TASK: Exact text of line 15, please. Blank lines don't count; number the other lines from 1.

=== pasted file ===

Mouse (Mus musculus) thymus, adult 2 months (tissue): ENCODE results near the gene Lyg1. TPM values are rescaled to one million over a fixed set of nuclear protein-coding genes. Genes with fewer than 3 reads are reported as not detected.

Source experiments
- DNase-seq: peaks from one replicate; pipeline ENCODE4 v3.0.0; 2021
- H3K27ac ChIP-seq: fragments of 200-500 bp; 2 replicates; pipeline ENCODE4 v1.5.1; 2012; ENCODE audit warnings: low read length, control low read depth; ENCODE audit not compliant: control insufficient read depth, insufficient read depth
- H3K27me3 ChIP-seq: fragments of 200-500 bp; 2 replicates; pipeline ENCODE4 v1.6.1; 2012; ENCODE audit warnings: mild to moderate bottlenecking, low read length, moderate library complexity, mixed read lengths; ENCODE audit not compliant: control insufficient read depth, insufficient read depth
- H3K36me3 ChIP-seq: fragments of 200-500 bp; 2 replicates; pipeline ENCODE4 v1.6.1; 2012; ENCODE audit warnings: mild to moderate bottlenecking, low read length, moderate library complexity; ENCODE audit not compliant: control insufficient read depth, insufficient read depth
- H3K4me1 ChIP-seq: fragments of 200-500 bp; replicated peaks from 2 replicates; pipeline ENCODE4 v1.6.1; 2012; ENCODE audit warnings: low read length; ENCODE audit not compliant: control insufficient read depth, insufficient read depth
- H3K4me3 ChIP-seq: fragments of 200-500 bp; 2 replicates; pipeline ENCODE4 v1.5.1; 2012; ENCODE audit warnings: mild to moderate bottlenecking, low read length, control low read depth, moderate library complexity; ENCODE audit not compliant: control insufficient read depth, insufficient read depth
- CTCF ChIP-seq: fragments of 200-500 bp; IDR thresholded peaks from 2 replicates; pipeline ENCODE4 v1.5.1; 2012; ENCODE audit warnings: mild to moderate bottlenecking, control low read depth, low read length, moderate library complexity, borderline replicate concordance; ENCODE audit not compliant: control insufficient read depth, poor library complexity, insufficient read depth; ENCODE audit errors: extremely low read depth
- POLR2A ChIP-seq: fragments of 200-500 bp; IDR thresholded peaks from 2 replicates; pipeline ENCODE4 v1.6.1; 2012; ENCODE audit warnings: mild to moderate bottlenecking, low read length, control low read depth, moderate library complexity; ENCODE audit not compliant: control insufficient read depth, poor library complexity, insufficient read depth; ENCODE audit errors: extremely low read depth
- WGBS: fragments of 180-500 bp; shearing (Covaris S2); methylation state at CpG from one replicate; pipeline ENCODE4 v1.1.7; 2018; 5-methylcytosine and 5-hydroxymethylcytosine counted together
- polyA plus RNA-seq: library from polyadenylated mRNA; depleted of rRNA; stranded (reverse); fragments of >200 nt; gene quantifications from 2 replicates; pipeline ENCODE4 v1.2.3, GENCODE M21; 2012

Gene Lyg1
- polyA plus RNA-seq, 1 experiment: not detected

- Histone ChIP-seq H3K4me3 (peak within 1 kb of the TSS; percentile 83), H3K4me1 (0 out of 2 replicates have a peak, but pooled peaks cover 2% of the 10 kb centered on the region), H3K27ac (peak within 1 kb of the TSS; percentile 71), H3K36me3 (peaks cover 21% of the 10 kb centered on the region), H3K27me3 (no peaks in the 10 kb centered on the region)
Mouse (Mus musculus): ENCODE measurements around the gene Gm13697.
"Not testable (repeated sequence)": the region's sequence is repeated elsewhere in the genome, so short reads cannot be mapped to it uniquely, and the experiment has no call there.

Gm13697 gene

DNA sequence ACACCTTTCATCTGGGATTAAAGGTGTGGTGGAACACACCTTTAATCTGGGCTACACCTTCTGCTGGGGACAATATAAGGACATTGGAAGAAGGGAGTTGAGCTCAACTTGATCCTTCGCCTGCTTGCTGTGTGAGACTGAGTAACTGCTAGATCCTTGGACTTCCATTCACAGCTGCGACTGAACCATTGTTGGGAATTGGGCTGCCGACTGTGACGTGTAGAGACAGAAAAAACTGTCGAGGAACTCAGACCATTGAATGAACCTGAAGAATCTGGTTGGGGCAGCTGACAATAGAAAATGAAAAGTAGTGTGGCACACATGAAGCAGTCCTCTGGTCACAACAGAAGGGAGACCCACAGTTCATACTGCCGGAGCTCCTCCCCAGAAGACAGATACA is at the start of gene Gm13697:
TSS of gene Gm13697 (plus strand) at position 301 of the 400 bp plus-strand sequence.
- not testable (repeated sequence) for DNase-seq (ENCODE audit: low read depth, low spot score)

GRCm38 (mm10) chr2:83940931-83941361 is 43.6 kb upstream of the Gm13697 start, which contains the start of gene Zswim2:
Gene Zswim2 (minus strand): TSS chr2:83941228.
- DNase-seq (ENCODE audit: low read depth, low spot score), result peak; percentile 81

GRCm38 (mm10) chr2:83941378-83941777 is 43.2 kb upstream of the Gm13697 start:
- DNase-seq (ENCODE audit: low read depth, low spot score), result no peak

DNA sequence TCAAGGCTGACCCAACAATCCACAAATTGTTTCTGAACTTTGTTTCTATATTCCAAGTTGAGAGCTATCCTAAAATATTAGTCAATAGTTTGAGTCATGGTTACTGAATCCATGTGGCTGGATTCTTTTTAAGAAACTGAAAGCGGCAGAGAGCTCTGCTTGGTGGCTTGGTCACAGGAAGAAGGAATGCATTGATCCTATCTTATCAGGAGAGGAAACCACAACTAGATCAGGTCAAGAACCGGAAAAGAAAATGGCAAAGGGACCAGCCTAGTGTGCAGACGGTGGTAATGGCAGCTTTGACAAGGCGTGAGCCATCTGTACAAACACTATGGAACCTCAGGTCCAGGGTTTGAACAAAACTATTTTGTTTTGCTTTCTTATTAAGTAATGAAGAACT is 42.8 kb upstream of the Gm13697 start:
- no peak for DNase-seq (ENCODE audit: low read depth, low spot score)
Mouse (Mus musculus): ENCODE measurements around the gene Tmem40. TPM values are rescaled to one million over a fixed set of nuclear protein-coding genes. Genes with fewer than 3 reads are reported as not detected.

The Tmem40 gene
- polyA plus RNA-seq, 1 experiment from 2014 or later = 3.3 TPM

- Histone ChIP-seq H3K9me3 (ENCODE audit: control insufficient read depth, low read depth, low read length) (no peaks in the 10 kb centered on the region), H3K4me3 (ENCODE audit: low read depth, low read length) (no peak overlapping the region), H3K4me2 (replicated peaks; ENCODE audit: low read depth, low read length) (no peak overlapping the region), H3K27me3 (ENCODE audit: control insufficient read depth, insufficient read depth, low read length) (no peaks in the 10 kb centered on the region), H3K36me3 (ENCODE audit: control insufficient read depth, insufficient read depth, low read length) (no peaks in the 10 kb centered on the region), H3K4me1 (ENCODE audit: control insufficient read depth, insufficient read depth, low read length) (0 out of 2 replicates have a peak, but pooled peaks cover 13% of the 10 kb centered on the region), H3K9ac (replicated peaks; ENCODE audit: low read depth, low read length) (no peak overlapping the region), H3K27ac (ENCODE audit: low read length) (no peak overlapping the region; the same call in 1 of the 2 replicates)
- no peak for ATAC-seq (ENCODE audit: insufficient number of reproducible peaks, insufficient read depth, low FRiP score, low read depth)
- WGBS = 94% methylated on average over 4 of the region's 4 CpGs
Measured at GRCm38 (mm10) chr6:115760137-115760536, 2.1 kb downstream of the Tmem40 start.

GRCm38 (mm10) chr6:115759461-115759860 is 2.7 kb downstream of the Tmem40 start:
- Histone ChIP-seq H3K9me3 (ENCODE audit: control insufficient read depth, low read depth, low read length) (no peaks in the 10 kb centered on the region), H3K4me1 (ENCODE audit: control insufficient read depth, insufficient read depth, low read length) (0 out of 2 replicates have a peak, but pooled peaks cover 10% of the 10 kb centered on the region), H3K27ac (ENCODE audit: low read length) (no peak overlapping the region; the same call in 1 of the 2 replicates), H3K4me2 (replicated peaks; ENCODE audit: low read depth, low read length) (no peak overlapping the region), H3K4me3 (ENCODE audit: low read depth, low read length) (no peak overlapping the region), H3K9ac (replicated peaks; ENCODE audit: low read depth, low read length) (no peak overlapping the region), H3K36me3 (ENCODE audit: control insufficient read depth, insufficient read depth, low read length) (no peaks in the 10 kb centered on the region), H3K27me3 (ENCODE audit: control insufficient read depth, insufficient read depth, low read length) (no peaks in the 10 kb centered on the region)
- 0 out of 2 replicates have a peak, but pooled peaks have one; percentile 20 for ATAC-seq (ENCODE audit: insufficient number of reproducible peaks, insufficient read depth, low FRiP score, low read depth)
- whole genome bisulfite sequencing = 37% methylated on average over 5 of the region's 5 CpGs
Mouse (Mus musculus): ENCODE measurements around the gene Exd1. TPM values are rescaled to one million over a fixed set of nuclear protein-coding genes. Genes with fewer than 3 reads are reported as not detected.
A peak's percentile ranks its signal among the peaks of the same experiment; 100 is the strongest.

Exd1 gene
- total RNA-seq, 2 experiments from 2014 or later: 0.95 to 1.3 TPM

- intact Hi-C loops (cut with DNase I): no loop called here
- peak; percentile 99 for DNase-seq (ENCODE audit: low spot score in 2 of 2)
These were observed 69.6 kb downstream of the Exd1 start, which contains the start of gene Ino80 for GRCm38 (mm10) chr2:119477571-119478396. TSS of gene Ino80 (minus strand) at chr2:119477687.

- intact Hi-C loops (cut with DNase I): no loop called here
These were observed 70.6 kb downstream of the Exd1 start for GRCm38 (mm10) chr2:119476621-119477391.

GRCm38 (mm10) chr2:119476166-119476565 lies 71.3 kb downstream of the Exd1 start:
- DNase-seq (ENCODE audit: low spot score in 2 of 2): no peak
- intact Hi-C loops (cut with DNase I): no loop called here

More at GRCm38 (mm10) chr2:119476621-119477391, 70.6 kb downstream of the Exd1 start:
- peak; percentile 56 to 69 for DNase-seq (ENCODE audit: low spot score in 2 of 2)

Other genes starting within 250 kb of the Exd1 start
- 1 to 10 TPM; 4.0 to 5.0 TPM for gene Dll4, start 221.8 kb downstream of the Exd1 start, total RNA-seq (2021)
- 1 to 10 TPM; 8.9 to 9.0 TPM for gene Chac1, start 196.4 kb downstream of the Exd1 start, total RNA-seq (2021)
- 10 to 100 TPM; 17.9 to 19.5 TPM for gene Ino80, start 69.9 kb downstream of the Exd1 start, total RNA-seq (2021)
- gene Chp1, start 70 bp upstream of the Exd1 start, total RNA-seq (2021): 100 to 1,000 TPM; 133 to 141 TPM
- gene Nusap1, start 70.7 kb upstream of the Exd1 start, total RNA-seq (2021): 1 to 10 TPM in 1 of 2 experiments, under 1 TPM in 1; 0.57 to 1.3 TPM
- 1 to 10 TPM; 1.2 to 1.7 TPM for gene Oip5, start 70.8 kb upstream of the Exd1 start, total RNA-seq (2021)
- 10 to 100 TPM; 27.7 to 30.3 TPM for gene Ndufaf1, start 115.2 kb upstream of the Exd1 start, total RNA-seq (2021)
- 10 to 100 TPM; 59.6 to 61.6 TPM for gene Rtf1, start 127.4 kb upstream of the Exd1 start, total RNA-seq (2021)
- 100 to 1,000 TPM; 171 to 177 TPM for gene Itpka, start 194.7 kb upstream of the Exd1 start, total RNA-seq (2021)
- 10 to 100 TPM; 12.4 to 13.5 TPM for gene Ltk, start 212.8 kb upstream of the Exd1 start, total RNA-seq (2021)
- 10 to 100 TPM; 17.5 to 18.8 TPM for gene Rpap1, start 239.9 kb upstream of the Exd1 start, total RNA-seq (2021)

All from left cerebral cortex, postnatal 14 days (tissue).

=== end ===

- Histone ChIP-seq H3K4me3 (peak within 1 kb of the TSS; percentile 83), H3K4me1 (0 out of 2 replicates have a peak, but pooled peaks cover 2% of the 10 kb centered on the region), H3K27ac (peak within 1 kb of the TSS; percentile 71), H3K36me3 (peaks cover 21% of the 10 kb centered on the region), H3K27me3 (no peaks in the 10 kb centered on the region)